Induction or Plamsa - Pros: long life, no performance decay, lower heat; Cons: expensive, requires ballast

Wednesday, 8 November 2017

A Win for Aquaponics Organic Certification (but not for Aeroponics)



A group of proposals aimed at banning soilless production (including Aquaponics) from being eligible for organic certification by the USDA was recently voted down by the National Organic Standards Board (NOSB).  The decision came after several groups in the organic community participated in significant lobbying efforts urging the NOSB to reject organic certification for soilless production systems.

Through a series of votes, the 15-person Board decided to allow most of the soilless production methods to remain part of the National Organic Program.  The decision established a new set of standards for organic, soilless farming.  The issue of soilless production has been a source of conflict within the organic industry for years.

Groups who are opposed to continuing to certify hydroponic and aquaponic production as organic, claim that the methods used are contrary to the core principals of organic production, which center around soil health.  However, soilless producers argue their methods are as equally sustainable and energy efficient as traditional organic growing techniques.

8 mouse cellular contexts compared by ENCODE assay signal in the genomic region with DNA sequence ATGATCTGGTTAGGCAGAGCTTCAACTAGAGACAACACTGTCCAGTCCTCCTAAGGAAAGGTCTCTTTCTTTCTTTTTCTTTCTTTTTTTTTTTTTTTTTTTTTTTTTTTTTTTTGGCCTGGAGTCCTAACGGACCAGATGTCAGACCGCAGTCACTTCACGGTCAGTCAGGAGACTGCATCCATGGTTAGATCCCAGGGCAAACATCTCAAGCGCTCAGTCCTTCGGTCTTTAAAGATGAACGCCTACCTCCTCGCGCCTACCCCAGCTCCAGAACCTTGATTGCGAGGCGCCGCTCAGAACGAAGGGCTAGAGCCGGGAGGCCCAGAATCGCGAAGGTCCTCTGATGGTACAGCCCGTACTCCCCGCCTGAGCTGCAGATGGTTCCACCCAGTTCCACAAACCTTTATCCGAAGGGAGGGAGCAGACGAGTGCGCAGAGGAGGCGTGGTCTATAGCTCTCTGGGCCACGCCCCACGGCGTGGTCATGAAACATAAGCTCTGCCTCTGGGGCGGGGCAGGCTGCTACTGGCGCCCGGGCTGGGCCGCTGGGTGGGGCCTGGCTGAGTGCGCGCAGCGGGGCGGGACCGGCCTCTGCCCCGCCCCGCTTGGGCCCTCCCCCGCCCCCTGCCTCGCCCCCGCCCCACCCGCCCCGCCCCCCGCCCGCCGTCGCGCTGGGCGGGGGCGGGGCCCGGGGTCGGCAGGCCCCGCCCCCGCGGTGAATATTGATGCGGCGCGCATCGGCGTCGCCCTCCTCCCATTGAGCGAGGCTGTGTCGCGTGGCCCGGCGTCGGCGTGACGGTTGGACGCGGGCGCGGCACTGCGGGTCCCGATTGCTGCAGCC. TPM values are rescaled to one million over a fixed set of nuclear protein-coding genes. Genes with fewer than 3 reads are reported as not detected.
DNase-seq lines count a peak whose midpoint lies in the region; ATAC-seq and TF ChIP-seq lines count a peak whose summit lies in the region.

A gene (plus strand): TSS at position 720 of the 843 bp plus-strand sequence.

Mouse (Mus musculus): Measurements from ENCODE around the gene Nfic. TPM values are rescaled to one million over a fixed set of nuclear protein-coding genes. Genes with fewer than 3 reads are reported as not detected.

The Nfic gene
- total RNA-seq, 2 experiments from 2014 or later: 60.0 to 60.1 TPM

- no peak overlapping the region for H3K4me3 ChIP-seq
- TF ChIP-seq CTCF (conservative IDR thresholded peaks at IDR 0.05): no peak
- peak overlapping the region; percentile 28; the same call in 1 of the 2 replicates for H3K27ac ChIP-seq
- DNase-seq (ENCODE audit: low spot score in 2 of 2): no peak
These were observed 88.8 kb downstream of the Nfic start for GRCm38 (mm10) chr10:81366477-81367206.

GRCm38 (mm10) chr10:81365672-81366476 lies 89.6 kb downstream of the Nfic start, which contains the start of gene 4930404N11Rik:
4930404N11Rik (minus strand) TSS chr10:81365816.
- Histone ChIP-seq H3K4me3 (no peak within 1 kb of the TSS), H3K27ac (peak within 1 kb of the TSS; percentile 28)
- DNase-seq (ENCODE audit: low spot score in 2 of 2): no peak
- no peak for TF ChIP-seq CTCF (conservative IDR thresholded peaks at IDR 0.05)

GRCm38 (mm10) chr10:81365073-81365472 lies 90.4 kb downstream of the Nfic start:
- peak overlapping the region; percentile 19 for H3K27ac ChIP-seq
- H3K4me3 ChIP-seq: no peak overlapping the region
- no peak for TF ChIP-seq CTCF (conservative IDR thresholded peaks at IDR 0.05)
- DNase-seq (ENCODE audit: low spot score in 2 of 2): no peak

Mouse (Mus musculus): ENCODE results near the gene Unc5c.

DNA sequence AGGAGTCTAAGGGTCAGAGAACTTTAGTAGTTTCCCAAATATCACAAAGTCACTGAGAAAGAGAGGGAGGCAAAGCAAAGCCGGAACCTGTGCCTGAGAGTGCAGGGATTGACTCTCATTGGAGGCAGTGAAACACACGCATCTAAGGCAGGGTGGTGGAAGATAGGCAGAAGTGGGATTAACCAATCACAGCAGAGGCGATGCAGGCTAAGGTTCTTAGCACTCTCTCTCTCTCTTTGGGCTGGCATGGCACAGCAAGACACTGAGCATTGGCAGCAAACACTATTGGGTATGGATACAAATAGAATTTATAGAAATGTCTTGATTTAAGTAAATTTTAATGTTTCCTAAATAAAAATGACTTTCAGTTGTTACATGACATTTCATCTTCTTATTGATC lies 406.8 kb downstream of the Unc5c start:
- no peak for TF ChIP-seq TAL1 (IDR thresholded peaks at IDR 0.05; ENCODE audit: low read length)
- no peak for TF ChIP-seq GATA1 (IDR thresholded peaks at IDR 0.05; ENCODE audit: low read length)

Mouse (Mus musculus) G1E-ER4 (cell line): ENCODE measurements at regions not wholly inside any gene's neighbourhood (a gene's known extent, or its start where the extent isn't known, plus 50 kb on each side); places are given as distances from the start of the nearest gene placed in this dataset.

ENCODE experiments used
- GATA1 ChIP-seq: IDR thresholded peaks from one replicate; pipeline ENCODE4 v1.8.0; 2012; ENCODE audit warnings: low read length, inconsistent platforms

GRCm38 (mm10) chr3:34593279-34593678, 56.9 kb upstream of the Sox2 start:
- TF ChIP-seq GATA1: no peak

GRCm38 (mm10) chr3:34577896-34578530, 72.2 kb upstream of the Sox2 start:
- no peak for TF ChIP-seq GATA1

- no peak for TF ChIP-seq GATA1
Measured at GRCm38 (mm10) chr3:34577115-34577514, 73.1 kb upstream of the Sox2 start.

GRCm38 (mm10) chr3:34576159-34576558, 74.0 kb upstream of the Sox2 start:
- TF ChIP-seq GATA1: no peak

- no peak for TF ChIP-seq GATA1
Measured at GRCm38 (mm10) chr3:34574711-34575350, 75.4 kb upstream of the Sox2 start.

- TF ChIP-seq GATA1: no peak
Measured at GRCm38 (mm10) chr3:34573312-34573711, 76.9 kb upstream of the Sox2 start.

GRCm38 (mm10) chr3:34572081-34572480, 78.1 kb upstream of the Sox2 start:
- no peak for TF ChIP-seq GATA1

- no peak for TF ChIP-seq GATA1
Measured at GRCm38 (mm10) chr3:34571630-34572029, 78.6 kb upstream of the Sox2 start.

The NOSB, an advisory committee to the U.S. Department of Agriculture, issued a four-part recommendation.  Hydroponic production that uses water-based nutrients to grow plants, along with aquaponics, which uses hydroponic techniques combined with fish farms, will both continue to be recognized under organic certification.  There are roughly 100 hydroponic operations certified as organic in the United States.

There were also no further restrictions placed on container growing, which is another method of hydroponic production that uses a solution of water, nutrients and organic matter to grow crops.  The container growing method is used by several large organic berry growers.

Aeroponic farming methods that grow plants that are suspended in the air with exposed roots, will no longer be considered organic.  While there are no organic aeroponic farming operations in the U.S., several companies were considering the necessary equipment to pursue certification before the vote.